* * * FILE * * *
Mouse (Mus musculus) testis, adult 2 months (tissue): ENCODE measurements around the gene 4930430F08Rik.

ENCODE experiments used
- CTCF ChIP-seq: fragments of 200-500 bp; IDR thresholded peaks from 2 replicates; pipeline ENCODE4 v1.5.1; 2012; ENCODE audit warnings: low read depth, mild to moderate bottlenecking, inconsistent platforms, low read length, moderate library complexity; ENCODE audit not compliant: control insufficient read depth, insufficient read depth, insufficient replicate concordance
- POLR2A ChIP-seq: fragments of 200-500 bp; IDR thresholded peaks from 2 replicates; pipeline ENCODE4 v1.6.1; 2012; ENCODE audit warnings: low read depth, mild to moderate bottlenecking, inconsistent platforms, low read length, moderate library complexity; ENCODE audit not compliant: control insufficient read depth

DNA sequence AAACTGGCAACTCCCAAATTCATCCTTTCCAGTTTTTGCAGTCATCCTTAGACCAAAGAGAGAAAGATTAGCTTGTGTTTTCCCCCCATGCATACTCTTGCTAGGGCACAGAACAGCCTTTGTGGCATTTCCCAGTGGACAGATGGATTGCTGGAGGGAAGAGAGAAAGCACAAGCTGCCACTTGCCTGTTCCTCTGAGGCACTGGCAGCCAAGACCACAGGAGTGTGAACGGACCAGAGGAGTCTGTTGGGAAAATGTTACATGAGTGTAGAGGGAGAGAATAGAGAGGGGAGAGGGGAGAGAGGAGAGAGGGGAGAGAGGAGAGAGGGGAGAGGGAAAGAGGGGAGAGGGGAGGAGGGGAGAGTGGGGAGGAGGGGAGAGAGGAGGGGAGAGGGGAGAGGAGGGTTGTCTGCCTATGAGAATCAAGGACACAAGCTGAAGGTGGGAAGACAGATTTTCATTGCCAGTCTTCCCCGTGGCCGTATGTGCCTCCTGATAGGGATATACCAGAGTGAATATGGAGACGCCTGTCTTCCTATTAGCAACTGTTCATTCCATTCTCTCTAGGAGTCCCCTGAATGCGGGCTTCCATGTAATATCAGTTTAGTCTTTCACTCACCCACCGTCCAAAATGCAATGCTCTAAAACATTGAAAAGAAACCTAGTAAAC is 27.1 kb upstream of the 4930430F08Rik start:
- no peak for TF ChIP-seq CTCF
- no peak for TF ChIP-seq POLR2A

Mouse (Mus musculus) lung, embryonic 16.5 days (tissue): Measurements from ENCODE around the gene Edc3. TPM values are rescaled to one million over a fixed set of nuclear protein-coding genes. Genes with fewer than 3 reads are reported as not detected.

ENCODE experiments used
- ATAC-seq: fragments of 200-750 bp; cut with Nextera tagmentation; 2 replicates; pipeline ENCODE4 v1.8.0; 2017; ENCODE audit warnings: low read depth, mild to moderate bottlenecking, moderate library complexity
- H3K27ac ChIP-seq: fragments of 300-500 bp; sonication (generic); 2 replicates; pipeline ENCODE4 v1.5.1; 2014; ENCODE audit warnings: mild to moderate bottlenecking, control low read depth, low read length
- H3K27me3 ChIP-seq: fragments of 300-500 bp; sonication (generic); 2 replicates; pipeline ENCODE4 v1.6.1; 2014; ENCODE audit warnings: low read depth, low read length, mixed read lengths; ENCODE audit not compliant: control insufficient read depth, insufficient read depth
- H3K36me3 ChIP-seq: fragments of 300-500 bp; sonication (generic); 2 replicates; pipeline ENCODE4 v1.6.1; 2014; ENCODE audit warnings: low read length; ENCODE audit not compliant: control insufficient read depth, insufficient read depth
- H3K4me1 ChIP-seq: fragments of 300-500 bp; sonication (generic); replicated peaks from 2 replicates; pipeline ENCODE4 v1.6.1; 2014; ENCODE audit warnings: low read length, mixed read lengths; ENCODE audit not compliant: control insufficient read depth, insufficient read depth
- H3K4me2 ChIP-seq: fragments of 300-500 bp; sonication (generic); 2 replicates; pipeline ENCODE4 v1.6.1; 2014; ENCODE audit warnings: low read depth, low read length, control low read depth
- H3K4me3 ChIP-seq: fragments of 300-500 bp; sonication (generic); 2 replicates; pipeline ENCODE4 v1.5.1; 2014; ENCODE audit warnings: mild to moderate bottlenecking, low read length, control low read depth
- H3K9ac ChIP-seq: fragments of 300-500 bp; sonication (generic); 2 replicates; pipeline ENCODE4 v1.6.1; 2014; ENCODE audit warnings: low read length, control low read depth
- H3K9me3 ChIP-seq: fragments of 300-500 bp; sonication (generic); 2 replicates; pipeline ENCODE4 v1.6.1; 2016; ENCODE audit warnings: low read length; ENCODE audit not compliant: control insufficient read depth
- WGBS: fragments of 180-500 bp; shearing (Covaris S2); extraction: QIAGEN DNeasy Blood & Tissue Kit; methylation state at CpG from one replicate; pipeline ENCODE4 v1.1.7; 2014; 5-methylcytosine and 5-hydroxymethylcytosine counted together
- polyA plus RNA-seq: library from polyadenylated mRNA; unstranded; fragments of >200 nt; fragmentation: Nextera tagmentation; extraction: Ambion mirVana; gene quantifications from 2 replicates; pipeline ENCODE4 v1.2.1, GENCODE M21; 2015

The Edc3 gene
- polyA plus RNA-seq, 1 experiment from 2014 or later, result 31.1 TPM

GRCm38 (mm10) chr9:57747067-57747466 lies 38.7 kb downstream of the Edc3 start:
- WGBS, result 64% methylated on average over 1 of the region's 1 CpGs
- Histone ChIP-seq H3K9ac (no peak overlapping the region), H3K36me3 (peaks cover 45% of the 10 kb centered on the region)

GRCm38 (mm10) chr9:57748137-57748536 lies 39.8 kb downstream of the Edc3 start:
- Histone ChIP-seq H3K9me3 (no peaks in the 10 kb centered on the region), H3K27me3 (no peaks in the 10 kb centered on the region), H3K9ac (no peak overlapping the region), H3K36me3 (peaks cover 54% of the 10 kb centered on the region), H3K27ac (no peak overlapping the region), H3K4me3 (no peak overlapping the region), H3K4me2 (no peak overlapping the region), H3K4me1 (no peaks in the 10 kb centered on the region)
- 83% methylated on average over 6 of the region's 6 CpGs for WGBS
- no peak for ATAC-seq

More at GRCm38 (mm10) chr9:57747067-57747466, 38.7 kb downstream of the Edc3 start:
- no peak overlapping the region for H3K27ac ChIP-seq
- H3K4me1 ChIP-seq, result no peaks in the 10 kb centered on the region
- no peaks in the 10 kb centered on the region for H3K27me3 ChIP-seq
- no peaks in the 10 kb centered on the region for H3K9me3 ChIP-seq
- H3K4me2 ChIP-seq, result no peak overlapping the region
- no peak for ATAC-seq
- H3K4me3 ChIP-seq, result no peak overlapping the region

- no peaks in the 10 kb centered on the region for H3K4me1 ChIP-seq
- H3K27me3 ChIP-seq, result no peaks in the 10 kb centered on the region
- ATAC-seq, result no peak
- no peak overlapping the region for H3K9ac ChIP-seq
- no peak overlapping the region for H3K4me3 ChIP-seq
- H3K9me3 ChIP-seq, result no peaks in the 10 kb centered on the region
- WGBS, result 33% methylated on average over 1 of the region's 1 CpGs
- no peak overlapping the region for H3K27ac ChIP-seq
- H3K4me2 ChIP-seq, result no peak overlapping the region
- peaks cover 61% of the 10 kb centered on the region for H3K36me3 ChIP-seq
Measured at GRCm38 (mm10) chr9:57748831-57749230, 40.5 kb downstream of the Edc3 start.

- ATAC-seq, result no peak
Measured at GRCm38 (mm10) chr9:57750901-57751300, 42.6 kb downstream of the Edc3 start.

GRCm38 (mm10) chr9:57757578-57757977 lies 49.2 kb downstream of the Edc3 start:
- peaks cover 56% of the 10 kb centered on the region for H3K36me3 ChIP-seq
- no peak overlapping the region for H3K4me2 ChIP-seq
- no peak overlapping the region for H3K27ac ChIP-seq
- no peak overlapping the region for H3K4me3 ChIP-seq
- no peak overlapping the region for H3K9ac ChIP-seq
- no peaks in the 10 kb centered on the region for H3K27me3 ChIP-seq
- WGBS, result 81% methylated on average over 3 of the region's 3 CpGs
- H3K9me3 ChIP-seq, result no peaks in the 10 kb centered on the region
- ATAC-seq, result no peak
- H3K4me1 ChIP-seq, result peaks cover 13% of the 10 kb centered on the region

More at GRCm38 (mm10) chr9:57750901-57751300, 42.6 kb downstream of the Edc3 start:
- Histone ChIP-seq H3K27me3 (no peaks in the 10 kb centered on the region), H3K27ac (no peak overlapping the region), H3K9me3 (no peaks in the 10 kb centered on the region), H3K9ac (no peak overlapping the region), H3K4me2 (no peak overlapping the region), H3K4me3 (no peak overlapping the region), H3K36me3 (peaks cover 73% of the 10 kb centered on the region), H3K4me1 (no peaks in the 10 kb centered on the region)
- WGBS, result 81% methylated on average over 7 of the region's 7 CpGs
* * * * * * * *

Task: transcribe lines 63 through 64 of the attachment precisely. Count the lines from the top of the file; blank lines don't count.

- Histone ChIP-seq H3K27me3 (no peaks in the 10 kb centered on the region), H3K27ac (no peak overlapping the region), H3K9me3 (no peaks in the 10 kb centered on the region), H3K9ac (no peak overlapping the region), H3K4me2 (no peak overlapping the region), H3K4me3 (no peak overlapping the region), H3K36me3 (peaks cover 73% of the 10 kb centered on the region), H3K4me1 (no peaks in the 10 kb centered on the region)
- WGBS, result 81% methylated on average over 7 of the region's 7 CpGs